Boilers have a tendency to go wrong at the most inconvenient times. Peter Mayer of Building LifePlans discovers what the most common problems are, and how they can be avoided
Even the simplest heating system is made up of a multitude of components, all of which need to interact if it is going to operate properly and deliver consistent performance. Some problems can be resolved relatively easily by the facilities manager or homeowner, such as checking that the pilot light is on, the control settings are correct and the fuel or electrical supplies are as they should be.
More complex problems will need the input of a trained person or a specialist and any investigation and remedial work will need to be carried out within the relevant legislative and regulatory frameworks covering issues of health and safety, gas, electricity, pressure systems, water and hazardous substances.
Invaluable references include BSRIA troubleshooting guides, CIBSE and Heating and Ventilating Contractors Association publications as well as specific services plant information. However, here are some of the common things to go wrong:
Cracking of boiler sections
Excessive thermal stresses to the boiler heat exchanger may result in cracking or fracture. High temperature differentials are typically caused by poor water flow, poor water distribution in the boiler shell, burner overfiring or tie rods that have not being tightened correctly in cast-iron boilers. The build up of corrosion between boiler sections can result in stress failures. Thermal stress can also be caused by hot spots owing to waterside scale and deposits.
Short-term overheating with resultant thermal stresses may be caused by operating procedures, for example, water level drop, the incorrect operation of pump over-run, large load swings or changes in the firing pattern. Thermal stresses may also cause differential expansion across boiler sections that results in failure of seals between boiler sections and consequent leakage.
Water side problems
Water quality and the type of water treatment used are critical to prevent scale build up and hence avoid problems of overheating and reduced water flow. Steel and cast iron boilers are particularly susceptible to corrosion (caustic or oxygen) owing to build ups of sludge where the system is not flushed as required. BS 2486 and BS 7593 give guidance on water treatment for commercial and domestic boilers.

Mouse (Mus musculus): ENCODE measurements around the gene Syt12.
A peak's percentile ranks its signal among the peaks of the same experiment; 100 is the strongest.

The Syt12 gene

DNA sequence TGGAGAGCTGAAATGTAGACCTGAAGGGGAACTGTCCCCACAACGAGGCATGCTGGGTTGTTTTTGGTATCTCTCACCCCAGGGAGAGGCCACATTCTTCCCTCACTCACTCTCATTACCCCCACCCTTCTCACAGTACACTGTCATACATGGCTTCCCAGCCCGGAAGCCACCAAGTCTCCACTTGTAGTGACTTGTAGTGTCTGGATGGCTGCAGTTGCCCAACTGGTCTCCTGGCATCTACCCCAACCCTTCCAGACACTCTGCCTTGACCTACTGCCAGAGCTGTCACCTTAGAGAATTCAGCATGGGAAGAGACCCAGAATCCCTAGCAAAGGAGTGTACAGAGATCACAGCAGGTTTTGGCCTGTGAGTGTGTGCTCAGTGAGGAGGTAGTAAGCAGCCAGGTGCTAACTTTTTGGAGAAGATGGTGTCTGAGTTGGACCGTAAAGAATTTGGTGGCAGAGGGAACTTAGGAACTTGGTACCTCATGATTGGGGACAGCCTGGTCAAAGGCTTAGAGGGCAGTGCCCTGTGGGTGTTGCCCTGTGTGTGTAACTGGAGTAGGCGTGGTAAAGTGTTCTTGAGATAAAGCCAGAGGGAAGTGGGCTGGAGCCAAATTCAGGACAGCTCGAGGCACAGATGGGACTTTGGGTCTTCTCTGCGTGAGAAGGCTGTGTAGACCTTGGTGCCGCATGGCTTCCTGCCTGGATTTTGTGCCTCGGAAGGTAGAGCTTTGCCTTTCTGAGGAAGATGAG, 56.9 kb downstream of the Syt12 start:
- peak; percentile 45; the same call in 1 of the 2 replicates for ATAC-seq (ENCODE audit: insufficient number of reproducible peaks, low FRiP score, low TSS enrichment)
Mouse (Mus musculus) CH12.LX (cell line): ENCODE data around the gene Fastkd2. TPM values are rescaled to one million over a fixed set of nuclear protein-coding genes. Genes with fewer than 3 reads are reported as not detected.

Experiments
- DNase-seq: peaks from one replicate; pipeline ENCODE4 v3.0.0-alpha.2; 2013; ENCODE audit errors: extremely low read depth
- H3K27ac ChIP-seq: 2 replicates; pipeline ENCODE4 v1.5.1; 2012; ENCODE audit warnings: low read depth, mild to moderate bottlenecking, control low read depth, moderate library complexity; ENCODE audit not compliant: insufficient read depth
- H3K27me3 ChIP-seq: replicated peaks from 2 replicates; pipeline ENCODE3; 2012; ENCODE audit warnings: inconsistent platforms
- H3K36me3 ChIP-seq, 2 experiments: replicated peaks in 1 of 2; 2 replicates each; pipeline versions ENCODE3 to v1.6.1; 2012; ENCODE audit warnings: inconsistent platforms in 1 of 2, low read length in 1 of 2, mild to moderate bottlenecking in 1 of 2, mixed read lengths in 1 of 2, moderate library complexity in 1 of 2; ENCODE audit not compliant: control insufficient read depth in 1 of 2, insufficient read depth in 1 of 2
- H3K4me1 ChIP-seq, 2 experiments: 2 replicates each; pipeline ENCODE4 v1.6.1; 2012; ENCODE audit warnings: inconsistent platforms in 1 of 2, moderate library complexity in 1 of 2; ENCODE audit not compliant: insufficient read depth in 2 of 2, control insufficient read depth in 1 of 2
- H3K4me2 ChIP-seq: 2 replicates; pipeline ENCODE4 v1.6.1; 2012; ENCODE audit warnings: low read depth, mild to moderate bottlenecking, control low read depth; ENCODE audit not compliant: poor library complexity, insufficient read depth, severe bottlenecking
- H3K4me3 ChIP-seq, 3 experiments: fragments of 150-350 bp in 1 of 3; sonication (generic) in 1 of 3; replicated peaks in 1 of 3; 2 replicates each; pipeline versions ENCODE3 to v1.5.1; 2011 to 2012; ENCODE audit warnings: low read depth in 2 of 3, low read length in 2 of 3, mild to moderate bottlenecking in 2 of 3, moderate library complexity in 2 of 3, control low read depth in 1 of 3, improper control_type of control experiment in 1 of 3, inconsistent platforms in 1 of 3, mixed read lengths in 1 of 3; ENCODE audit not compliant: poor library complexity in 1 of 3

Fire side problems
Fire side surfaces may be covered with soot and other combustion residues that are typically high in sulphur content where incomplete combustion occurs, for example, as a result of inadequate air supply. If moisture comes in contact with the soot, highly corrosive sulphurous acids will form that will corrode the heat exchanger. Moisture may be present for a number of reasons but generally as a result of condensation or a humid atmosphere when the boiler is not firing.
Poor fabrication and quality control may result in problems. Assurance may be provided where boilers are to the relevant British and European standards, for example: boilers with forced draught burner to EN 303; gas-fired condensing boilers greater than 70kW (EN 15417) or less than 70kW (EN 677). Consider manufacturers with a third-party accredited quality assurance programme.
Retrofitted devices, for example to improve efficiency, may be incompatible with the boiler. Ensure devices are approved by the boiler manufacturer before installation.
Failure of the lead or most heavily used boiler is normal in advance of failure of less frequently fired boilers. The differential use between lead and lag boilers can be averaged out by a monthly change to the firing sequence. This may not be possible where the lead boiler is a condensing boiler.
Maintenance and operational problems
Maintenance is a critical factor affecting the safety, efficiency and durability of boilers. Thorough cleaning, removal of partly burned fuel and attention to water quality will help prevent corrosion and scale build-up. At best, poor maintenance results in reduced efficiency. At worst, premature failure.
Most manufacturers provide fault charts to assist with problem solving. Well-targeted maintenance and inspection regimes can often catch potential failures and allow the instigation of remedial actions before performance deteriorates too far. Indeed, condition-based maintenance strategies may incorporate monitoring equipment connected to a remote monitoring station allowing automatic checking in real time so that critical changes in performance can trigger an early warning.
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Specifier 1st August 2008
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Building pathology: Boilers